Forward-looking: Samsung wants to push the smartphone industry into a new era of high-resolution photography. To that end, the company has made a camera sensor that is good enough to capture high-quality pictures for giant billboards. That, and the ability to zoom in or crop a photo with minimal quality loss.
Last year, Samsung reignited the smartphone camera megapixel war with a new sensor boasting a resolution of 200 megapixels. The company calls it Isocell HP1, and it will supposedly debut in an upcoming Motorola flagship phone codenamed "Frontier" before making its way into Samsung's Galaxy S23 series phones.
Today, the company wanted to provide an update on the Isocell HP1, which is still in development. The engineers working on the new sensor wanted to test the limits of what can be achieved with such an advanced capture solution, so they set out to print a cat image on a 28-meter-wide, 22-meter-high billboard. For scale, that's about half the size of a basketball court.
The picture was captured using a prototype kit that integrates the new 200-megapixel sensor but is not yet fully optimized for capturing moving subjects. The engineers even used a custom adapter that allowed them to test various DSLR camera lenses, but they eventually gave up this approach as it wouldn't produce results indicative of the Isocell HP1 module's actual performance as a smartphone camera.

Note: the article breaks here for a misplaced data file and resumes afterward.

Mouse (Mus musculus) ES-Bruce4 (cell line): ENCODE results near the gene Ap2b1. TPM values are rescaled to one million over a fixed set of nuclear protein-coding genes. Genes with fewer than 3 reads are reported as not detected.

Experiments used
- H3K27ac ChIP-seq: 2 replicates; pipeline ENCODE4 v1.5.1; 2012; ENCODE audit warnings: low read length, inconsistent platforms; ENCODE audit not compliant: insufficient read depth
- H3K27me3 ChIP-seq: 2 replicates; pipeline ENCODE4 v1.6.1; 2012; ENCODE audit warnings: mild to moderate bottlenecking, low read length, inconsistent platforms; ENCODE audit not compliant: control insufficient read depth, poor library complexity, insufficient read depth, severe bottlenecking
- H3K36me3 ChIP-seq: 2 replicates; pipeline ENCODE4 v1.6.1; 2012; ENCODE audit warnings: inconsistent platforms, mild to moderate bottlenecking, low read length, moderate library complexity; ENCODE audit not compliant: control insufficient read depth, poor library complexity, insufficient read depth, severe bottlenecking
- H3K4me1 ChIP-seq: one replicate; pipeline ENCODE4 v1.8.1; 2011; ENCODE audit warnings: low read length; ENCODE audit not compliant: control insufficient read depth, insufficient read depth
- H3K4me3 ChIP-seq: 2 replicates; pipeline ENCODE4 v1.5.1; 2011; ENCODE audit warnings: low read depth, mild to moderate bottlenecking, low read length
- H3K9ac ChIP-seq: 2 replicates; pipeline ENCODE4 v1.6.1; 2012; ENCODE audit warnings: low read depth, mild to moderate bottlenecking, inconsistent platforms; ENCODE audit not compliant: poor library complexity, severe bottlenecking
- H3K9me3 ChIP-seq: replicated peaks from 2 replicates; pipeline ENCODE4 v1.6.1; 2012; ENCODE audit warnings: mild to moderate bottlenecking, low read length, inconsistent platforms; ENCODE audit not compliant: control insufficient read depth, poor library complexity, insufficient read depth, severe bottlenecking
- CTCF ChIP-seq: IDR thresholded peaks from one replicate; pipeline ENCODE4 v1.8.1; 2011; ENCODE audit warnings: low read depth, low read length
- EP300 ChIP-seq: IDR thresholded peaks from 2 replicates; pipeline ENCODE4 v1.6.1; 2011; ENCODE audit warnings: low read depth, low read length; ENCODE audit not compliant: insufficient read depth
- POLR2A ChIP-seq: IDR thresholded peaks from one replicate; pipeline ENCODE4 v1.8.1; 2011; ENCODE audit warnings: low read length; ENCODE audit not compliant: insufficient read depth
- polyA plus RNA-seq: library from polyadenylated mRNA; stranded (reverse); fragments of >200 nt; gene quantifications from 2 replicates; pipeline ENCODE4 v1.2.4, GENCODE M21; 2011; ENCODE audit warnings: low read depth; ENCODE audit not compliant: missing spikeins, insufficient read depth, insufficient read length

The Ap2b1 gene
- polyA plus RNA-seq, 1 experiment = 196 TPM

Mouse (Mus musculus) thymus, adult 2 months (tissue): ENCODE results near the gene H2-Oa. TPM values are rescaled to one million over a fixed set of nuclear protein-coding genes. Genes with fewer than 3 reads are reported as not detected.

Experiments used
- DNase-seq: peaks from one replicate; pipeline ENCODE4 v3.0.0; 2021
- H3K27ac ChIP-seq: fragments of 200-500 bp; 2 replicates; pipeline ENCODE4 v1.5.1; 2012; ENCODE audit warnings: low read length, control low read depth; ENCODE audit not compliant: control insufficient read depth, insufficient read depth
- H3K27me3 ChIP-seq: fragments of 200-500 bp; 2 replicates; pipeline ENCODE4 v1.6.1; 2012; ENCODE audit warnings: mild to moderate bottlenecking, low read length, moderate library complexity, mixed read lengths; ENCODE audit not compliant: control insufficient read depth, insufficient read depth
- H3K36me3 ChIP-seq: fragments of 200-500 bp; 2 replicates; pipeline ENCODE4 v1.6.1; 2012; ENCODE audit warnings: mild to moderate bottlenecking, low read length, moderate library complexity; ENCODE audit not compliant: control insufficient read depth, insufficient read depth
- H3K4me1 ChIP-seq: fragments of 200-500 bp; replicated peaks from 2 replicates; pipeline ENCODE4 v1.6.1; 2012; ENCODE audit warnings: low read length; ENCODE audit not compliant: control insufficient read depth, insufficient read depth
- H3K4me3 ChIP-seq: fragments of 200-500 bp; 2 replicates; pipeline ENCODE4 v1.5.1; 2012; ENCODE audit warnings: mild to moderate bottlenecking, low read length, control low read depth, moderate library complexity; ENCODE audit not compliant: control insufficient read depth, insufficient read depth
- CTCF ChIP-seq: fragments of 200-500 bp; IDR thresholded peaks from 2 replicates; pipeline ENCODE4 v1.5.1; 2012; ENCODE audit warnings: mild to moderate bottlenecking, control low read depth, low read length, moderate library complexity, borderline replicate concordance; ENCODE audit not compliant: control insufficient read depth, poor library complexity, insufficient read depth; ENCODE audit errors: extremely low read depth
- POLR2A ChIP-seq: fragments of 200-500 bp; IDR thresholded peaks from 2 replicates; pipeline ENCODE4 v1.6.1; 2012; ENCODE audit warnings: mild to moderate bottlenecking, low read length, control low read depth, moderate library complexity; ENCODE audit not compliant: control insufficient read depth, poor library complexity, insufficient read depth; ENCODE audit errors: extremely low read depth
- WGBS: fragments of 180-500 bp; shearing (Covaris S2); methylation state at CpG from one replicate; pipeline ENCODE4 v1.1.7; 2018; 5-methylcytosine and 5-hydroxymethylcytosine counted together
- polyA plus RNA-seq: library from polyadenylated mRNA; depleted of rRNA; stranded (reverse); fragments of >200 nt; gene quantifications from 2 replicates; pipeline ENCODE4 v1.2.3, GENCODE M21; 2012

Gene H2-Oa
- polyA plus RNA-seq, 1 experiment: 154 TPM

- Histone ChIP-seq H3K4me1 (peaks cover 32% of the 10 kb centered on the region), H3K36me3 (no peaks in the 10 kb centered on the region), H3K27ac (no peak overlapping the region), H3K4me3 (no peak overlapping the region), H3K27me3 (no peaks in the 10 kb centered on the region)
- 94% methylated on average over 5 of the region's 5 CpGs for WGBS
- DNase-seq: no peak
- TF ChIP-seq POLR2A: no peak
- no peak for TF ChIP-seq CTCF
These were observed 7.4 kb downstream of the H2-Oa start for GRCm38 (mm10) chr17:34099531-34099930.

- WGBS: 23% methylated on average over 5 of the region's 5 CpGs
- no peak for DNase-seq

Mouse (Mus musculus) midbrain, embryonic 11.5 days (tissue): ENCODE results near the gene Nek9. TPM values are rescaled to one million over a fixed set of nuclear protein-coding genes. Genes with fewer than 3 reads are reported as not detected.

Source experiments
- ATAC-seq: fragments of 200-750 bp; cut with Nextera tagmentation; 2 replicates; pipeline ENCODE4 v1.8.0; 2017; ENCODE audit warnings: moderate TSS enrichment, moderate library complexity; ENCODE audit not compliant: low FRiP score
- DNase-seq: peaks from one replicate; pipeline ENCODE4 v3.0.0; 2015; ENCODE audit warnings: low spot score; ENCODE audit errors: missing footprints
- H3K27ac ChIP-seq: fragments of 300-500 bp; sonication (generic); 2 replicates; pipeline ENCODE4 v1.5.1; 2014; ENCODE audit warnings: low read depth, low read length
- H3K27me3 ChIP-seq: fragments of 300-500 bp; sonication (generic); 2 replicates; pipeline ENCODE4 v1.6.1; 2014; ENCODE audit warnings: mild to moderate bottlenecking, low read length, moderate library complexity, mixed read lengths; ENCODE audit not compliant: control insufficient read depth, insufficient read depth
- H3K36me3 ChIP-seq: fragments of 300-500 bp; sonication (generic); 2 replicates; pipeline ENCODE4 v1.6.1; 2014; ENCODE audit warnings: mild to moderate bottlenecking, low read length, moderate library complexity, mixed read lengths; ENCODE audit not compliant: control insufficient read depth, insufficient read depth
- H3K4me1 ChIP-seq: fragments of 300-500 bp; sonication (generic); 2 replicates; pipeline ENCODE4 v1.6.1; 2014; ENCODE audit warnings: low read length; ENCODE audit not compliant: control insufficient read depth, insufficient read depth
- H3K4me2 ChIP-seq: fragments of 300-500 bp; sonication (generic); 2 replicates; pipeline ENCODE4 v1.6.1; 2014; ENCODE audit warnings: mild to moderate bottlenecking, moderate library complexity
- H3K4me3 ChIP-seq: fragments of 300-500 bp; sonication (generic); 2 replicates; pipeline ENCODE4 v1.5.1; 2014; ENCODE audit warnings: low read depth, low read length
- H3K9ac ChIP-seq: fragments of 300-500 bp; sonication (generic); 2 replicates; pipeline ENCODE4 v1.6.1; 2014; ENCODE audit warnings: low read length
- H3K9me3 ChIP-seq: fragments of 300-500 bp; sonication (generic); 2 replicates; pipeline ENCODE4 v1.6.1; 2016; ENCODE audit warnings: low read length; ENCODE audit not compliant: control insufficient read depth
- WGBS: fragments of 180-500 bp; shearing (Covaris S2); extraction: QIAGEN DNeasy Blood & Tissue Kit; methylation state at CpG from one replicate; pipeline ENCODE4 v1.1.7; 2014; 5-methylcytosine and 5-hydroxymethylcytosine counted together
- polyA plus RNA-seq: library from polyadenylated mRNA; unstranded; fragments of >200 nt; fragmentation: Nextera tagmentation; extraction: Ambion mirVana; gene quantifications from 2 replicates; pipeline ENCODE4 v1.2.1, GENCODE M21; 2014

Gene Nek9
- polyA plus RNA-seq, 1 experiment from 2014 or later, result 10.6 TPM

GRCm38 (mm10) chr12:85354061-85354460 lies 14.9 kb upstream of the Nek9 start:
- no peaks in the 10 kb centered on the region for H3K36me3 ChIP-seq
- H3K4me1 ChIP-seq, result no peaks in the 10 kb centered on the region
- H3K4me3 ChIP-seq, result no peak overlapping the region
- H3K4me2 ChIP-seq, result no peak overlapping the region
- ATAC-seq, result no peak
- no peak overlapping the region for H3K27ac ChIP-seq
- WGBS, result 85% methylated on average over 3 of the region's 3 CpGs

After taking a series of pictures, the engineers chose one to print on a dozen 2.3-meter-long pieces of fabric which they then stitched together to form the complete canvas. Minhyuk Lee, who is one of the engineers from Samsung's Sensor Solutions team, believes the main benefits of the Isocell HP1's sensor are the ability to "capture an image that can be zoomed in and cropped without compromising on image quality," as well as the potential to enable 8K video recording at 30 frames per second.
However, by far the biggest advantage of the new 200-megapixel sensor is the ability to group four or 16 pixels into a single, larger pixel to produce a higher quality image with less noise in low-light scenarios.
Meanwhile, companies like Canon are taking a different approach when it comes to improving the sensitivity of camera sensors. The resolution is still modest by modern standards, but a new batch of so-called SPAD sensors looks promising for more than just low-light photography. Everything from mixed-reality glasses to surveillance systems and self-driving cars could benefit from this technology.